Read this article in Spanish. At the Free Software Foundation (FSF) we have reported extensively on many issues concerning user freedom. In this article, we will reintroduce a problem that has plagued the free software community for many years: the problem of software patents. In the past, we had several Read more…
May brought exceptionally good pieces of news for campaigns against software patents, but I’m stuck studying for law exams. If anyone would like to help, it would be great to have better write-ups about these recent events on the ESP wiki: Update: There’s also a page for documenting part 2 Read more…
Two exiting recordings from Australia: Ben Sturmfels’ recent presentation: Ending Software Patents in Australia (video) and Audio of the committee hearing on software patents in the House of Representatives Or, to view Ben’s presentation in WebM format via YouTube, first go to YouTube’s HTML5 page to make sure everything works. Read more…
NPR published a really excellent article on patent trolls in the software industry. Great. They then broadcast a radio version on This American Life. Great exposure for the issue, but, it was published in the still-patented MP3 format. Sign FSF’s petition for the show to be published in Ogg Vorbis Read more…
The folks at unitary-patent.eu have made a video to explain the dangers of this proposal: A presentation about the unitary patent (For further information, see en.swpat.org/wiki/Unitary_patent )
The below letter is ESP’s submission to the USPTO 2010 post-Bilski consultation. The best part of the Bilski decision was that it left the door open for excluding software from the patent system in a future ruling. Instructions about what has to change today are a little more subtle, but we’ve formalised three here which we hope the USPTO will take into account.
Australian residents and nationals, please sign this letter:
For non-Australians: please contact people in Australia to raise awareness of this.
In the coming days, venture capitalist and anti-software patent blogger Brad Feld will post copies of the Bilski film Patent Absurdity to 200 people. End Software Patents is looking for help in building that list of 200 people. We’re looking for the key people in US patent politics, the software Read more…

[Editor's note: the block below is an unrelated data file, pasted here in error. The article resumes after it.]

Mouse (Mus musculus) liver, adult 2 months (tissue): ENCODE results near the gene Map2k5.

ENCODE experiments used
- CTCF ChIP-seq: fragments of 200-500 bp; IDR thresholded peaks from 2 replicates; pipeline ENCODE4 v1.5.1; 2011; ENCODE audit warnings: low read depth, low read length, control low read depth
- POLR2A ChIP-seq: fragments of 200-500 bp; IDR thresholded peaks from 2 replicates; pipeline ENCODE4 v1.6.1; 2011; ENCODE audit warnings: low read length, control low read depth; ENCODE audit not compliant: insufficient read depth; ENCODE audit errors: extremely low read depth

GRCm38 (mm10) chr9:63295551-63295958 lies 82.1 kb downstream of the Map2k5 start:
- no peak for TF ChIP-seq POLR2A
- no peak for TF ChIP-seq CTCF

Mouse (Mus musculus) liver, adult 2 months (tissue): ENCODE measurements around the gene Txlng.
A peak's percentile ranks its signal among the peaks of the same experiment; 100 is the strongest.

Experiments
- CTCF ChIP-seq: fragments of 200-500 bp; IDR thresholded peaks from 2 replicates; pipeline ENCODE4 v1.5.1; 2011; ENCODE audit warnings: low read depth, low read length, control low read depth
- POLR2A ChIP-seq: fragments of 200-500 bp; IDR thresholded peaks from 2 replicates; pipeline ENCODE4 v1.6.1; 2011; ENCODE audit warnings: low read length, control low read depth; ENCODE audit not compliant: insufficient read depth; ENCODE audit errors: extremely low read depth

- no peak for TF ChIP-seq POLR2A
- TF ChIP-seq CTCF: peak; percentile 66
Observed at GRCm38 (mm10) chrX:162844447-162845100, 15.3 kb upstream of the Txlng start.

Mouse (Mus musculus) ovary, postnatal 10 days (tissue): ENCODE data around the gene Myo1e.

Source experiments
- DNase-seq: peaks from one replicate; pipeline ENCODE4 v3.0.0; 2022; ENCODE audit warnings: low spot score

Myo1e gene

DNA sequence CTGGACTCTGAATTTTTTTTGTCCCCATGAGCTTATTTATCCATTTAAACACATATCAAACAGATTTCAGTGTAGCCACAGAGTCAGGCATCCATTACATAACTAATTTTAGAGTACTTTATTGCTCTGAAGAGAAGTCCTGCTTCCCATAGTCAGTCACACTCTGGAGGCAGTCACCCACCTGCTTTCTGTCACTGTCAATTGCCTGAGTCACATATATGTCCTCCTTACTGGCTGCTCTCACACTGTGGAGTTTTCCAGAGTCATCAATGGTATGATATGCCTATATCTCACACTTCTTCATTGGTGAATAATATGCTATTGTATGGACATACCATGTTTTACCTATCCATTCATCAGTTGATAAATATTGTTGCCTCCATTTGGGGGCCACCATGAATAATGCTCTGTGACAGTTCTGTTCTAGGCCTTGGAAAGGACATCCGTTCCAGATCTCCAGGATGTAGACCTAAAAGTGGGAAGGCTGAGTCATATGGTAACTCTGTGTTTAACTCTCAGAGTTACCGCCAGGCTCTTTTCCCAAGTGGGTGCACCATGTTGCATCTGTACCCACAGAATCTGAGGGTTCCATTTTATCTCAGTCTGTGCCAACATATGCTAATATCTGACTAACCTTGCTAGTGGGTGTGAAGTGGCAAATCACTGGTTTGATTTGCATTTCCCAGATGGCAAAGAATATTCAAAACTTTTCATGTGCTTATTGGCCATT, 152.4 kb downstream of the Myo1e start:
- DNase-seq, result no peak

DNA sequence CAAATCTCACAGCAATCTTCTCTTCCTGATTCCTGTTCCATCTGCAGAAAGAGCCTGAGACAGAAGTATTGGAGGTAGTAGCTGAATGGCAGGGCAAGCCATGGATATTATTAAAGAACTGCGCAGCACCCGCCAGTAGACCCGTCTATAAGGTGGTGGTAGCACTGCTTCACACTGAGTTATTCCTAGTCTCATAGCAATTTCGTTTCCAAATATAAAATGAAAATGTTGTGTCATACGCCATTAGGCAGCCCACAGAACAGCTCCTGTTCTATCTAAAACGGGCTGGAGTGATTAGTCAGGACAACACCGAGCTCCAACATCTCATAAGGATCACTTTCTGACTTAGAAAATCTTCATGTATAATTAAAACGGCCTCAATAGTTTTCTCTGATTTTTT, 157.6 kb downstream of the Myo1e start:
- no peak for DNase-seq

FSF has just published a film by independent film make Luca Lucarini:
Against the backdrop of of the current Bilski case in the US Supreme Court, the film features a series of interviews explaining the absurdity of software patents and how we got into this mess. Luca and some of the cast from the film kindly agreed to answer here some of the questions you might have about the film. So fire away!
Australia seems to be headed for software patent legislation in 2010. The bad news is that there was a consultation, and we missed it. The good news is that the consultation was just a preliminary step, so if we start organising now, we can still participate fully in the legislative phase. Other good news is that when I discussed software patents with people in Australia six months ago, there was plenty of interest.
I need help contacting groups in Israel. With a February deadline, the Israeli patent office is asking if it should grant software patents. To help, join this mailing list: email@example.com. As usual, the small businesses, individual programmers, and software user groups don’t seem to have noticed this consultation. This is common in public consultations – but you can bet the lawyers groups and the multinationals are aware and working on their submissions. So I need help with informing people in Israel now so they have some time to get prepare submissions. More info below.
There were 38 responses to the consultation in Australia about patentable subject matter. I’ve quickly analysed them all and below are my initial comments. There 400+ pages of writing, so I only skimmed them and I’ve surely made mistakes. There’s a copy of this analysis on the wiki at: http://en.swpat.org/wiki/Australian_consultation_responses_2009 – please add notes there to correct my analysis or to add your own.
BOSTON, Massachusetts, USA — Friday, October 2, 2009 — The Free Software Foundation (FSF) today submitted an amicus curiae brief calling on the Supreme Court to affirm that software ideas are not patentable. After outlining the positive impact that the free software movement and the GNU General Public License (GNU GPL) have had on computer use, the brief explains how software patents are an obstacle and a danger to software developers.
ESP responds to the European Patent Office’s consulation about the exclusion of computer programs from patentability
The following is the Amicus curiae brief submitted by End Software Patents regarding the European Patent Office’s referral “G 3/08” on the interpretation of EPC Art.52.
A transcript of Ciaran O’Riordan’s ESP presentation at Libre Planet 2009, March 21st, Boston. Transcript of presentation by Ciaran O’Riordan of ESP’s current plans